The Flaming Christmas Wreath and a Recipe for Spiced Chocolate Cookies
Jonathan Roberts for the Village Voice
In this column, Katherine Knowles divulges recipes you can make in your tiny New York City kitchen. Check out more of her recipes in our archives.
Jon strides out into the cold to collect the Christmas tree, returning with a shoulder full of pine needles and a heart full of Pioneering Spirit.
On goes the Christmas Music Playlist. Out come the 12 Days of Christmas baubles, the wooden star from Poland. Nostalgia occurs.
"Do you remember," says Jon, untangling fairy lights, "the year of the Christmas Wreath?"
That was 14c, our first studio on the top of an Upper West Side walk-up -- too tiny for both a tree and people to fit. Even so, the bright scent of the wreath made its presence felt, dominating the overheated air -- the same green scent that's on my hands now, as I move one glitter icicle to a different branch to achieve better balance. And all was well until January, when Jon decided that the best way to deal with the dead wreath would be to "just chuck it on the fire."
It pretty much exploded. Flaming needles shot out onto the cream rug with a soft yet significant "whoomp."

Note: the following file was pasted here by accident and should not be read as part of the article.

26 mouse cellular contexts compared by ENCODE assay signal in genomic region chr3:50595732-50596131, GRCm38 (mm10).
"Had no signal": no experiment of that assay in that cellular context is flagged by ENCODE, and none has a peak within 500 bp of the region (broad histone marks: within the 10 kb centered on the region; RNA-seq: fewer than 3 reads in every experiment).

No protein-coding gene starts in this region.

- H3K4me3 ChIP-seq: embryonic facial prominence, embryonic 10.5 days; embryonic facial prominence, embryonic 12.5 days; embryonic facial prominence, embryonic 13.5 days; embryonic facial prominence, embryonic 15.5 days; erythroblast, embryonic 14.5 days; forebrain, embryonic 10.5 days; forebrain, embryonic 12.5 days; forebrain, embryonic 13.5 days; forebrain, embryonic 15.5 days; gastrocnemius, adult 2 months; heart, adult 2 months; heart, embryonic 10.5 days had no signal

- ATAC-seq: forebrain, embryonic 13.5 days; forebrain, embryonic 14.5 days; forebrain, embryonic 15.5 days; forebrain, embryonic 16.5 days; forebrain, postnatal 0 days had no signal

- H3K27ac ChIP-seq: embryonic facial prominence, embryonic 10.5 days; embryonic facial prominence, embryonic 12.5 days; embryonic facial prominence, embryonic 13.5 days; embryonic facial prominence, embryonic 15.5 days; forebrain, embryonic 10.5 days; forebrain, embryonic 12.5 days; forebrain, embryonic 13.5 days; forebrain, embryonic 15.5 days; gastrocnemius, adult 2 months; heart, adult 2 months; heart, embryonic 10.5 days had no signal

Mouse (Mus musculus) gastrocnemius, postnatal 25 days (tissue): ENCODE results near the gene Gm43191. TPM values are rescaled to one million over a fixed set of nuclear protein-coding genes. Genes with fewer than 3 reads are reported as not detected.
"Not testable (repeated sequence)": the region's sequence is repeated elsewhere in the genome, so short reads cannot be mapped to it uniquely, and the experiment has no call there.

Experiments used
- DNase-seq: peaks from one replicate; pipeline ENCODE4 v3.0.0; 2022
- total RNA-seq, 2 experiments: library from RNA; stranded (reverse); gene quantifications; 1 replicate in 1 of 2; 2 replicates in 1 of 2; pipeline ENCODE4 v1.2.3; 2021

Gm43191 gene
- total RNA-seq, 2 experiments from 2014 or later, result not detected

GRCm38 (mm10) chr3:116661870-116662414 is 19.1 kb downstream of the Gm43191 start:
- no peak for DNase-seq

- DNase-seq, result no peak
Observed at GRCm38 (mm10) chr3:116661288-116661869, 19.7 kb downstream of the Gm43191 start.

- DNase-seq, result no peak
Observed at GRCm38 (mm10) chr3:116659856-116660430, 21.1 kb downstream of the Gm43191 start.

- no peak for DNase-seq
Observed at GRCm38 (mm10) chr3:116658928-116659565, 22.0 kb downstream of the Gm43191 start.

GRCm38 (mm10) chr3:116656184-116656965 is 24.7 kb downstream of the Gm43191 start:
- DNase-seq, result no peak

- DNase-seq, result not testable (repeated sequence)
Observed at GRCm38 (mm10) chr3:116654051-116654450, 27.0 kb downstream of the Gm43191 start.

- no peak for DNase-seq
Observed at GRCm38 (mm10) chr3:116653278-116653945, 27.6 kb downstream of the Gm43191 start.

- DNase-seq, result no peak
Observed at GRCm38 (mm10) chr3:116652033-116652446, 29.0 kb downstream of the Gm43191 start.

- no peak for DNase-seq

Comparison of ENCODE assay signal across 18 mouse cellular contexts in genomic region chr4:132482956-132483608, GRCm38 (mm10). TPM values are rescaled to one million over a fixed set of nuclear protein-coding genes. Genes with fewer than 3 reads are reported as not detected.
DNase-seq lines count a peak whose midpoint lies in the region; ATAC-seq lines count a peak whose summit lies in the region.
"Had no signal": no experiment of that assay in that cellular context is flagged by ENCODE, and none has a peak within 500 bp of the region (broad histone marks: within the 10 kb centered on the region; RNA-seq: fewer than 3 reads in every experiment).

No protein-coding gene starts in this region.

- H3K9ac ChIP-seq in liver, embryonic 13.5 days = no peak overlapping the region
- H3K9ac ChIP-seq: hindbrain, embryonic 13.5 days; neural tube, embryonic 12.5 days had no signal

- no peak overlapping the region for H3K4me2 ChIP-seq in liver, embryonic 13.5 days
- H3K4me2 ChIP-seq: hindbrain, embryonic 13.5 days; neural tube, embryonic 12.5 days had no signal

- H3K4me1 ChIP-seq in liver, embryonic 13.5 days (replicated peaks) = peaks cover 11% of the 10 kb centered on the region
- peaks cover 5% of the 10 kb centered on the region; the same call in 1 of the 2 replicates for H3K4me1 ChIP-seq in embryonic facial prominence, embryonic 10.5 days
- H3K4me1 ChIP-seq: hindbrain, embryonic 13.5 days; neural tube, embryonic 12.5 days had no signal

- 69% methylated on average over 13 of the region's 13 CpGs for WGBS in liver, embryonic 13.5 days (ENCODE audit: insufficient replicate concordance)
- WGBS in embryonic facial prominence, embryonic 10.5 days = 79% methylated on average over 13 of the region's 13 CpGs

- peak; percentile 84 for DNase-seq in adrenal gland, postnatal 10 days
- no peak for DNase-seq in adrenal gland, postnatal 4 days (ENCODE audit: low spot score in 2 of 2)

Once the smoke cleared, and we'd stamped out the glowing embers into smears of black, we looked at each other with a new appreciation for, well, life, really.
"Jesus Christ!" I said, in keeping with the seasonal theme, I suppose.
"Ah," said Jon. "I did not expect that to happen. Every day's a school day." Then we had a stiff drink.
Cinnamon Chocolate Cookies If you are indulging in similar acts of festive nostalgia, these are the kind of cookies that you probably want to have baking in the oven. They're easy to make -- the kind of shortbread log that lives in the freezer, giving you the ability to bake a batch at a mere moment's notice, when the dough-making is a distant memory. "I'm fooling people into thinking I'm the kind of person who bakes!" you may gloat. Then you will remember, "Shit! I actually DID bake. I rule."
1 cup sugar 1 1/2 sticks of butter at room temperature 1 1/2 cups flour 3/4 cup cocoa powder (not hot chocolate powder, real cocoa powder) 1 1/2 tsp cinnamon pinch of salt 1 tsp espresso coffee 1 egg (This recipe makes about 20 cookies)
Beat the butter and sugar until fluffy -- about 5 minutes. Meanwhile, sift the cocoa, flour, cinnamon, and salt. Add the egg and espresso to the butter sugar mixture and beat gently until incorporated. Add the flour mixture in a couple of batches, mixing gently and scraping down the sides. Divide the dough in half so that it is easier to manage, then roll each lump into a fat sausage. Wrap the logs of dough in wax paper, then freeze for at least 2 hours, or up to a month or so.
When you want to bake the cookies: Take the log out of the freezer and let it warm up for 5 minutes. Preheat the oven to 375° F. Slice the cookies into fat coins (press them back together again if they break up) and lay on a lined baking tray. Bake for 8 to 10 minutes. They'll firm up as they cool, and they're best served warm.
See more of Katherine's recipes on her blog.
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